4. High - Continuous activity with intense moments. The child’s activity has intense moments and at all times they seem involved. They are not easily distracted.
  5. Extremely High - The child shows continuous and intense activity revealing the greatest involvement. They are concentrated, creative, energetic and persistent throughout nearly all the observed period.


At Chacewater School our vision for success stems back from our belief that time and dedication initiated in the Early Years setting with parents, carers and agencies, builds fundamental relationships with children’s families upon arrival to our school. Practitioners in the Early Years setting make exceptional links with desirable agencies and nursery provisions, whereby children meet the class teacher long before arrival, as well as discussing their interests and attainment with appropriate adults.

Our thoughtful and thorough parent appointments, open classroom and staggered start program, allows parents to engage in the school’s ethos prior to their children starting school. These exceptional links allow the children and their families to have a smoother transition into school life, allowing the children to have an essence of self confidence and awareness immediately and their relationships with peers and staff have already been made.


What do we want to achieve?


In the Foundation Stage we believe that our children should feel safe and happy in a stimulating learning environment, which allows them to reach their best academically, but also developing their thirst for knowledge, fostering a love of learning and leave our school with exceptional independent learning skills.


From this, we expect that all children within the Early Years setting make strong progress from their accurate starting points assessed through their initial baseline assessments. Along with the statutory baseline assessments that all reception classes are required to carry out, our school undertake our very own assessments too. These baseline statements are taken from the Development Matters Framework and are used to address areas of weakness and strengths within the earliest stages of the children’s schooling experiences. These are recorded and used to plan the provision for the cohort, addressing all areas of particular focus. Practitioners in the foundation stage make professional judgements as to where they believe the children are working at. These then link and are continuously monitored through the observations recorded on Tapestry and by having termly meetings with SLT using Target Tracker to support.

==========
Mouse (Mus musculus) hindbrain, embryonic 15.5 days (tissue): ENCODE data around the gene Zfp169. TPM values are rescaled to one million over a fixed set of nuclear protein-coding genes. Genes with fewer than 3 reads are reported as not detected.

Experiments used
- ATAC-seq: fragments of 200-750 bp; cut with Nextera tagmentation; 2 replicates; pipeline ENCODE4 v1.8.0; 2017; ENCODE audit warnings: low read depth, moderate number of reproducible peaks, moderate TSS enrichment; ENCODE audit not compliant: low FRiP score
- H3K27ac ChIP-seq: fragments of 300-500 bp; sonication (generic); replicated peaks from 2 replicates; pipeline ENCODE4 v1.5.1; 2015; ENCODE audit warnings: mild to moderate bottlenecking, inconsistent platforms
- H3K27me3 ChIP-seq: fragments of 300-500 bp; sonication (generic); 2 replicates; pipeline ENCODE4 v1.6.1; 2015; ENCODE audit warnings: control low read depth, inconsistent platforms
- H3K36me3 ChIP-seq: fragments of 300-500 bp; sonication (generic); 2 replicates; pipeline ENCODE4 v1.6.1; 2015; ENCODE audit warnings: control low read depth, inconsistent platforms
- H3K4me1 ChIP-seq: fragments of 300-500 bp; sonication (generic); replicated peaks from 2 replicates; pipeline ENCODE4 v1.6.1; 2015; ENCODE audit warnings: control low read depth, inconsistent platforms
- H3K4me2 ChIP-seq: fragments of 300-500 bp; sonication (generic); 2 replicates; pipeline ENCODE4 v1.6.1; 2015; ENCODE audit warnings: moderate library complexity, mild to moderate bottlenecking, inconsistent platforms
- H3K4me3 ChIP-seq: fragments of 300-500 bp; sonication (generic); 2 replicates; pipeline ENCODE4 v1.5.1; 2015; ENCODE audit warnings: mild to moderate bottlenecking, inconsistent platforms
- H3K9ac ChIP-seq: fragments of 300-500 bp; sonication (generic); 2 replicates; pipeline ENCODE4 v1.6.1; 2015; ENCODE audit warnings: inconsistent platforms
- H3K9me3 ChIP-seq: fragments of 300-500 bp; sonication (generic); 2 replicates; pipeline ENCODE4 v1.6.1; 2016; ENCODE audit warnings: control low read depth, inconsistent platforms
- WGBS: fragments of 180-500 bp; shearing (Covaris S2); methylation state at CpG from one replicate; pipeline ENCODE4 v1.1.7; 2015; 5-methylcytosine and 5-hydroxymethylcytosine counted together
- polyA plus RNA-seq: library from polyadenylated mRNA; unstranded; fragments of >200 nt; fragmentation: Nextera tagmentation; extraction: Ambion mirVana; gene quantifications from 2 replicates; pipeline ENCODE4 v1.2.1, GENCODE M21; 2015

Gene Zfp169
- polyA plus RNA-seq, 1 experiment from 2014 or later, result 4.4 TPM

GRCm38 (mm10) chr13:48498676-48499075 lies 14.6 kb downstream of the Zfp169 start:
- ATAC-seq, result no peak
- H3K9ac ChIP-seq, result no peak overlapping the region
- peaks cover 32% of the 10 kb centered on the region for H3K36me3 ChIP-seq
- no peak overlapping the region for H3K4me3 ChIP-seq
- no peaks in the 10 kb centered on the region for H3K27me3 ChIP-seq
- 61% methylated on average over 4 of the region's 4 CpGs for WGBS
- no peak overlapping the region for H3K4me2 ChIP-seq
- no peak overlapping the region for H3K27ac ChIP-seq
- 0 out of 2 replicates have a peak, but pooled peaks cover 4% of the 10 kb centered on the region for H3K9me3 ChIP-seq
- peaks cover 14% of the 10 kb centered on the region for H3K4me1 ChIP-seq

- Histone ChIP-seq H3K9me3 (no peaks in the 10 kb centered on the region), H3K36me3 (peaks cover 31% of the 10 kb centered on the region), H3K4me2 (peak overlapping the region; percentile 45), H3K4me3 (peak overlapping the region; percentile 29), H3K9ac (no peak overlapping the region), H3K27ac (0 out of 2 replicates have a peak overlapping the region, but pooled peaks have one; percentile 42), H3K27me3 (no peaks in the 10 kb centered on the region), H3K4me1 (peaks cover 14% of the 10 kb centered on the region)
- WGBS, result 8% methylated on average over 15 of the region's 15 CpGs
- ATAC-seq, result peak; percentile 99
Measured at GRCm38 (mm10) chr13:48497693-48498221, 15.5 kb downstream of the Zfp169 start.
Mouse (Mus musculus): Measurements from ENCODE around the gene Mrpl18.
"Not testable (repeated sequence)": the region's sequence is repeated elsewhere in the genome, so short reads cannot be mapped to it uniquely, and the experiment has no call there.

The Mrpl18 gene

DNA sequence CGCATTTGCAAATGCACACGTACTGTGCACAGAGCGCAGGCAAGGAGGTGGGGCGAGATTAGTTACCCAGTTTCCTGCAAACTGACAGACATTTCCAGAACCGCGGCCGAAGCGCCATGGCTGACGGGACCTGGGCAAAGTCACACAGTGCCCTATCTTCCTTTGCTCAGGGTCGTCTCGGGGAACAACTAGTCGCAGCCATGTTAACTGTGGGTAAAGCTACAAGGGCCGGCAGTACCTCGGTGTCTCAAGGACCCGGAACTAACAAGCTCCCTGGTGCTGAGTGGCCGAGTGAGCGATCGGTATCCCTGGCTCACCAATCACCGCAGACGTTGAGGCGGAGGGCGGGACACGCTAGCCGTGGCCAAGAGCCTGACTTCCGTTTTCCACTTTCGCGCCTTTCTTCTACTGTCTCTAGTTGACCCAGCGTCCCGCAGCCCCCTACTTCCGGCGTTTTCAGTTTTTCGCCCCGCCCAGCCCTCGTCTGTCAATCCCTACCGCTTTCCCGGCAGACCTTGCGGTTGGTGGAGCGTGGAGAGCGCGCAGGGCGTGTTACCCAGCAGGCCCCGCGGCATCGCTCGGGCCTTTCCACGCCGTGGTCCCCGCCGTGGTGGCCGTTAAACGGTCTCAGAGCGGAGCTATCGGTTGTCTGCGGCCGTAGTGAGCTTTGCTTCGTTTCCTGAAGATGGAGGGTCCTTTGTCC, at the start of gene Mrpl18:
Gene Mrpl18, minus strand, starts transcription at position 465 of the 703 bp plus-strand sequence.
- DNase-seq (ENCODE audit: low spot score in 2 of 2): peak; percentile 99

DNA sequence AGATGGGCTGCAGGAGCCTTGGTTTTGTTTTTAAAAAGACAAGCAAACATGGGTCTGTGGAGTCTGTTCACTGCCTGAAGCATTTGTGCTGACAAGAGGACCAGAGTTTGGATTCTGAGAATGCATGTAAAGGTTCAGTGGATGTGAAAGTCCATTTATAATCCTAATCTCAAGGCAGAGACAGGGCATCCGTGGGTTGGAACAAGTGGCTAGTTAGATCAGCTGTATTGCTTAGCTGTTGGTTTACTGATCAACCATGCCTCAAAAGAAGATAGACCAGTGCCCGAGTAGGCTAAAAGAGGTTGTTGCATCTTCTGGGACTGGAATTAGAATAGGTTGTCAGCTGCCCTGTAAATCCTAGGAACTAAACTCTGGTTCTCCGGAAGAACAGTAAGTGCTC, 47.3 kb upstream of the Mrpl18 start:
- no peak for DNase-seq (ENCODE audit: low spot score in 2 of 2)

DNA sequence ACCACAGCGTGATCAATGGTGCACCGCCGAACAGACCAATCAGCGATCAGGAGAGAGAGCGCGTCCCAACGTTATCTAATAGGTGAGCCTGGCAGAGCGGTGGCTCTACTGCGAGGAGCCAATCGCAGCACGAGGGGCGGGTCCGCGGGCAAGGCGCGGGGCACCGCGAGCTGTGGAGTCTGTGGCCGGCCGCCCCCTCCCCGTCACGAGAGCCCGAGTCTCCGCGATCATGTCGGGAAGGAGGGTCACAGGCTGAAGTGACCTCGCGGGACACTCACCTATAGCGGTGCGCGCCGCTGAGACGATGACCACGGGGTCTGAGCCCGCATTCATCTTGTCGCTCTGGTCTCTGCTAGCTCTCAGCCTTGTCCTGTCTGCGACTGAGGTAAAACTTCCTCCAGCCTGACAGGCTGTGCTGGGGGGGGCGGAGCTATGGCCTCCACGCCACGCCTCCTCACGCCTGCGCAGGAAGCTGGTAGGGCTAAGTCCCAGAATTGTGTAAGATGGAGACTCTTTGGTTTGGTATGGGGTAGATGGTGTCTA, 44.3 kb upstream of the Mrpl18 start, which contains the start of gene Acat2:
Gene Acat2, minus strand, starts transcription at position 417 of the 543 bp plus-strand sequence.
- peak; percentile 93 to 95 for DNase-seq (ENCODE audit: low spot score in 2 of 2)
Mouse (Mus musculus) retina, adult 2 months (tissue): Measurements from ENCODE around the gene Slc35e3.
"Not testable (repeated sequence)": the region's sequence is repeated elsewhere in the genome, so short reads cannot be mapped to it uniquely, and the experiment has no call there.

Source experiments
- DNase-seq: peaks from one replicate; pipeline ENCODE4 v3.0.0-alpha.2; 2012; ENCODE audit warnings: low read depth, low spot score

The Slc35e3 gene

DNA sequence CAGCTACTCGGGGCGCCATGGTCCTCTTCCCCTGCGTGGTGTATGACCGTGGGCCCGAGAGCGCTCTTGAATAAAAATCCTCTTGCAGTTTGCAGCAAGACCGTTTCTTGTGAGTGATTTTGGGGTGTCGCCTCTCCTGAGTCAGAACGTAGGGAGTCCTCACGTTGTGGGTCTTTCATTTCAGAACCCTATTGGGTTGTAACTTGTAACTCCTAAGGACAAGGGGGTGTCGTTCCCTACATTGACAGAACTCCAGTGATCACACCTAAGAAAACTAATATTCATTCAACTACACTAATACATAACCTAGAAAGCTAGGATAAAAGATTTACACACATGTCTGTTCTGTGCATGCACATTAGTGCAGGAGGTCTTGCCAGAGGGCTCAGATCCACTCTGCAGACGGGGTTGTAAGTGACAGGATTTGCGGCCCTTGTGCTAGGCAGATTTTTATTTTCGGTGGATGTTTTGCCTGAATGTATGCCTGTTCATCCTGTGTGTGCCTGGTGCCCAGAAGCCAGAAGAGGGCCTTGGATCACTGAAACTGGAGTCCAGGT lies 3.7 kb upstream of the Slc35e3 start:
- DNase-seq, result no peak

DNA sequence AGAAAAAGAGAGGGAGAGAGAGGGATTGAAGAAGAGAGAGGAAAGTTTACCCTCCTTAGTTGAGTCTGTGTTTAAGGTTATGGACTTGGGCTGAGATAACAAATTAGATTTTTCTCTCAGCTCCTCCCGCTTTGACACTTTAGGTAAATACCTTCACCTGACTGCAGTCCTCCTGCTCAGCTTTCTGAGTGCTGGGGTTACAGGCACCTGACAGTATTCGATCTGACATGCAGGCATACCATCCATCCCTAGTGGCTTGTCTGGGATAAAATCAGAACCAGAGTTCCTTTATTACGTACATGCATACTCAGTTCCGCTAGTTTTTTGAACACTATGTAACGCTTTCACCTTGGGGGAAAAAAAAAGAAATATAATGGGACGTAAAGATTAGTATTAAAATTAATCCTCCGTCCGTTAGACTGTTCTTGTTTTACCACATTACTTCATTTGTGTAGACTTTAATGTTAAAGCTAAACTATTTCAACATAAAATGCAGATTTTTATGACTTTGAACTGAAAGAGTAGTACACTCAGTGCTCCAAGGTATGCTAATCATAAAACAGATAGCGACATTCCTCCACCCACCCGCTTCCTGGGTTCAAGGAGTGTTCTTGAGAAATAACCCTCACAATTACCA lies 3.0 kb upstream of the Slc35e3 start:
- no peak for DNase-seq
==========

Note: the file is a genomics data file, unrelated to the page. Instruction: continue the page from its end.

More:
Curriculum Overview


Each year a curriculum overview plan is created based on the information we have received from the parents and children during the come and play sessions, parent appointments, nursery visits etc. These overviews can change overtime dependent on the cohort and children’s interest, but factor in general themes to cover (based on the expectations of those in the foundation stage using Development Matters and Birth to 5) and linking possible texts and wow moments.


We aim to cover the 7 areas of the EYFS framework. These areas are broken down into:

  • Communication and Language
  • Personal, Social and Emotional Development
  • Physical Development
  • Literacy
  • Mathematics
  • Understanding the World
  • Expressive Arts and Design.


For more detail about how we implement our curriculum and how we measure impact then see the EYFS Strategy document below.